Life is finite. In baseball, that life is measured by the last out.
In baseball stadiums, that life is calibrated by the click of a lock, maybe the rattle of chains when doors close for good. Or perhaps it’s the whisper of the last broom making the last sweep along that last stretch of concrete where millions of feet have trod.
That click of the lock, the sweep of the broom, came to Turner Field Sunday evening. For the final time, the Atlanta Braves played in a stadium that witnessed two decades of thrills and despair, of raised hopes and dashed dreams. The Braves hosted some gentlemen from Detroit, the Tigers, and beat them, 1-0.
The field, in some ways, never measured up to its predecessor, the Atlanta-Fulton County Stadium, home of the ’95 World Series Braves. No Braves team brought home baseball’s biggest prize to Turner Field.
Still, it was a showcase for some fabulous baseball. The Braves won nine consecutive division titles during their first nine years there. It saw some of the game’s greats – Jones, Chipper and Andruw; pitchers Tom Glavine, John Smoltz Greg Maddox, to name a few.
It also was the place with its own nickname. Mogul Ted Turner once owned that team, and his first name – Ted – will forever be associated with “the Ted,” that big stadium just south of downtown.
Come spring, the Braves will play in SunTrust Park, an impressive edifice rising along the side of I-75 in Smyrna. It’s been two years in the making.
Sunday was two years in the making, too. The Braves organization said it sold 51,220 seats — a sellout.
The fans came from across the street, across the state. They crossed state lines to be in place when the home team took the field at 3:13 p.m (three minutes late). Jimmy Carter, came up from Plains. When the Kiss Cam focused on him, the 92-year-old former president turned and gave his longtime wife, Rosalynn, a big smooch.
They came to see one chapter close and get a hint of the chapter to come. They came because …
Because Josh Smith celebrated his seventh birthday at Turner Field. That was back in 1997, the stadium’s first year. Thus did a little boy become a fan for life.
Smith, of Loganville, had a good seat Sunday, not far from third. With him was his sweetie, Jessica Dudley of Winder.
“They’re got to win,” said Smith, who’s now 27. “This is the last game.”
“Going to this game, the final game?” asked Dudley. “It’s awesome.”
Sunday was a big day for Nathaniel Griffin. He came to the field for the first time. He is 1.
“Got to get him started early,” said his mom, Jessica Griffin. Her husband, Nathaniel’s dad, nodded. Ray Griffin, like his wife, has been a Braves fan for years.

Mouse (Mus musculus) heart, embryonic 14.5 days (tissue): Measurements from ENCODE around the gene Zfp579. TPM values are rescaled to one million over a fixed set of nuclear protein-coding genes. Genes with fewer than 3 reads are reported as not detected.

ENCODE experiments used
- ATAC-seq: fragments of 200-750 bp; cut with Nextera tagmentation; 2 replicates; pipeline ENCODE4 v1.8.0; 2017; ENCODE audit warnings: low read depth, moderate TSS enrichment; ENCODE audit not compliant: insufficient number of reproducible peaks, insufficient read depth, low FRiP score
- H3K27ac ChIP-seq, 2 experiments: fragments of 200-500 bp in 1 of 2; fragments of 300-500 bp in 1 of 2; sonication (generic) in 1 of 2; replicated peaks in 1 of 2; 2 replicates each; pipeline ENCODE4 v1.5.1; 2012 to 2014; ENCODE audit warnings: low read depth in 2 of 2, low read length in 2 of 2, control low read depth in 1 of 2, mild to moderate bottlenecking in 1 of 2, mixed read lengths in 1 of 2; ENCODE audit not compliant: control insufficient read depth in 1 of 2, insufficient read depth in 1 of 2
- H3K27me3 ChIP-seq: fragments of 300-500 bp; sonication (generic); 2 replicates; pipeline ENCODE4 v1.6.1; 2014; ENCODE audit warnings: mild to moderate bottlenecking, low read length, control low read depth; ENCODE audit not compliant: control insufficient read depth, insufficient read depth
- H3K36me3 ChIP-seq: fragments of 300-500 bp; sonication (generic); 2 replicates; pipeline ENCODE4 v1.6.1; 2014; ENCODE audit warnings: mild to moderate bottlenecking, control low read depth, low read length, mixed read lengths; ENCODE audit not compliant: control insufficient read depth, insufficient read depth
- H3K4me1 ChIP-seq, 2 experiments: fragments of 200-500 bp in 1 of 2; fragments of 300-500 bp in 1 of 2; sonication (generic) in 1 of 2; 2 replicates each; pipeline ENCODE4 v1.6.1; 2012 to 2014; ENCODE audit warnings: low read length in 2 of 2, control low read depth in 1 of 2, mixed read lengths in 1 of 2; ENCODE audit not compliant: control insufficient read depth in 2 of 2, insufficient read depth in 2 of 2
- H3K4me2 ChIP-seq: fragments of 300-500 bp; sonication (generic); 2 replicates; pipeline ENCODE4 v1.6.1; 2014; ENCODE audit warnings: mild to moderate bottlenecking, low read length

For both, Sunday reminded them of earlier days, younger people. They met in high school, and made attending Braves games a regular habit. That continued after they got married, and that was —
Ray, how long ago did you get married? He paused. “Uh…”
“Seven years,” his wife said.
How many games have they attended? “At least 200,” said the husband.
The Alpharetta residents don’t plan to stop, either. “The new stadium,” said Jessica Griffin, “is pretty cool.”
Cool, maybe. But a part of Emily Buske will always remember a little girl, her feet digging into the infield dirt, legs scissoring as she rounded first headed toward second. Eight years ago, she was that little girl; she has the T-shirt to prove it.
On Sunday, she pulled it out, pulled it on. It was ragged, the sleeves gone, but you could still read its words: “I ran the bases at Turner Field.”
“I’m sad” to see the stadium close, said Emily, 15, who lives in Knoxville and catches for her high school softball team, the Karn High Beavers. She left early Sunday with her mom, Pam Rizzi, to head south for this final game.
She waved her hands at the seats, quickly filling an hour before the first pitch. “This,” she said, “is where my first game was.”
Part of their hearts will remain at Turner Field, too, agreed Karl and Staphia Sellers. Husband and wife, each grew up in Atlanta, and each cheered the Braves.
As a present for her husband, Staphia Sellers bought tickets to the last game. It was only fitting, she thought: For the past two years, they’d always made it a point to come to the Braves’ first home game of the season. Why not the last? She got some tickets in the 400 level, high above the infield.
“I love the Braves,” Karl Sellers said. When he was a kid, he studied Greg Maddux, and patterned his pitching on that of the Braves’ ace. He aimed for control, not just velocity. He played for years.
“Then I got married,” he said.
His wife cocked an eyebrow. “Don’t act like it’s my fault,” she said.
They now live in Morrow. Making the drive to the new stadium might not be as simple as coming downtown , Karl Seller said.
Will they go to games at the new place?
Husband: “We’re still debating.”
Wife: We’re going.”
The game ended as it began, with thunderous cheers. Everyone stood. No one made a dash for the exits and a quick drive to the interstates. No, they lingered in the long shadows of an ended season.
So long as they remained, for a while at least, there would not be the click of a lock, the whisper of a broom.